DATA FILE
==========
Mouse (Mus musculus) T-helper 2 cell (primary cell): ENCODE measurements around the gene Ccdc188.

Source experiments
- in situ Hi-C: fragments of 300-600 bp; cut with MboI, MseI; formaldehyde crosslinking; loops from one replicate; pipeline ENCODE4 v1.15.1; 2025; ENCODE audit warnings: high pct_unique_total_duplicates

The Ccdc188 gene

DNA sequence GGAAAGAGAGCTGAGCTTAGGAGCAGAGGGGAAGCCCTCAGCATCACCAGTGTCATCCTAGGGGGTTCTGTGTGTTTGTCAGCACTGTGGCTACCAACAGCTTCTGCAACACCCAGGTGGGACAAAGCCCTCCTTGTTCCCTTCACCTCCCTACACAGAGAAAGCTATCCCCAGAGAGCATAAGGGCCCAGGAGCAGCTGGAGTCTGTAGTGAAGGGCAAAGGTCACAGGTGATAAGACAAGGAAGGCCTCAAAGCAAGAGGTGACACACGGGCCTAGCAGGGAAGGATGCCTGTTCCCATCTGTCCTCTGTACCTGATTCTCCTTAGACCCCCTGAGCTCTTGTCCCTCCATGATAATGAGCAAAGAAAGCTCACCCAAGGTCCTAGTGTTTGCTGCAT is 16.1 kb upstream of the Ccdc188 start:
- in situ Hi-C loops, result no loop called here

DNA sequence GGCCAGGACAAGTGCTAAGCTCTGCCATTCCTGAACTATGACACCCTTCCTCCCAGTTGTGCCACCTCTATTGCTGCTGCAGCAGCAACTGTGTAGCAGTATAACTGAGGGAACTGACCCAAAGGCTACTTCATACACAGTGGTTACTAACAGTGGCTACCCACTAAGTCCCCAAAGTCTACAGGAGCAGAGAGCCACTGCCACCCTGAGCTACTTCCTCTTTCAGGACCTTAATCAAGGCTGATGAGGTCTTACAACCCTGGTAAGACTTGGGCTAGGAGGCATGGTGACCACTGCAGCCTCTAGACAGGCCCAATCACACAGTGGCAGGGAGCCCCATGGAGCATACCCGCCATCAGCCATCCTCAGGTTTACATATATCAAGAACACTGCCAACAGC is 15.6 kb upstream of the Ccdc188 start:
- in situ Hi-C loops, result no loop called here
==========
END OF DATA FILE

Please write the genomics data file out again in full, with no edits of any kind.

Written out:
Mouse (Mus musculus) T-helper 2 cell (primary cell): ENCODE measurements around the gene Ccdc188.

Source experiments
- in situ Hi-C: fragments of 300-600 bp; cut with MboI, MseI; formaldehyde crosslinking; loops from one replicate; pipeline ENCODE4 v1.15.1; 2025; ENCODE audit warnings: high pct_unique_total_duplicates

The Ccdc188 gene

DNA sequence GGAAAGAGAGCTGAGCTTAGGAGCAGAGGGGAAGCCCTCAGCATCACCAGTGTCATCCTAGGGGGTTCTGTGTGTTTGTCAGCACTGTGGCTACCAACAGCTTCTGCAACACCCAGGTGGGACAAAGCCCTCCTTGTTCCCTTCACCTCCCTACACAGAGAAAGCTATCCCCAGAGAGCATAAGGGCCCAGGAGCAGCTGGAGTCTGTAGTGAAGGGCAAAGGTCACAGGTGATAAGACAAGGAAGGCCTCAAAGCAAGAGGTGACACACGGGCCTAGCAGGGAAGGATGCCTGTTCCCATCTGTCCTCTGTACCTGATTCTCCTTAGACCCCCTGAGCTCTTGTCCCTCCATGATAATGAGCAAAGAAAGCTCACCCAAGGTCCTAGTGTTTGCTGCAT is 16.1 kb upstream of the Ccdc188 start:
- in situ Hi-C loops, result no loop called here

DNA sequence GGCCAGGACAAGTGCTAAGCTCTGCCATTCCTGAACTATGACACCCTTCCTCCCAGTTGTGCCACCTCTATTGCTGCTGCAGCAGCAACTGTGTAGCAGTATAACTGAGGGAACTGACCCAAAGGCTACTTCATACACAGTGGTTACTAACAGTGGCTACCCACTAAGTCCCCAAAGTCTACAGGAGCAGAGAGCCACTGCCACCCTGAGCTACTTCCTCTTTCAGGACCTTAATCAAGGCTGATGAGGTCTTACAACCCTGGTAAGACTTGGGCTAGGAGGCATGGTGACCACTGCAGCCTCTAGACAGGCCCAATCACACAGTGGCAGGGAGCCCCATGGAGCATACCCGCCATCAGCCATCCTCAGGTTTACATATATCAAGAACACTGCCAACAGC is 15.6 kb upstream of the Ccdc188 start:
- in situ Hi-C loops, result no loop called here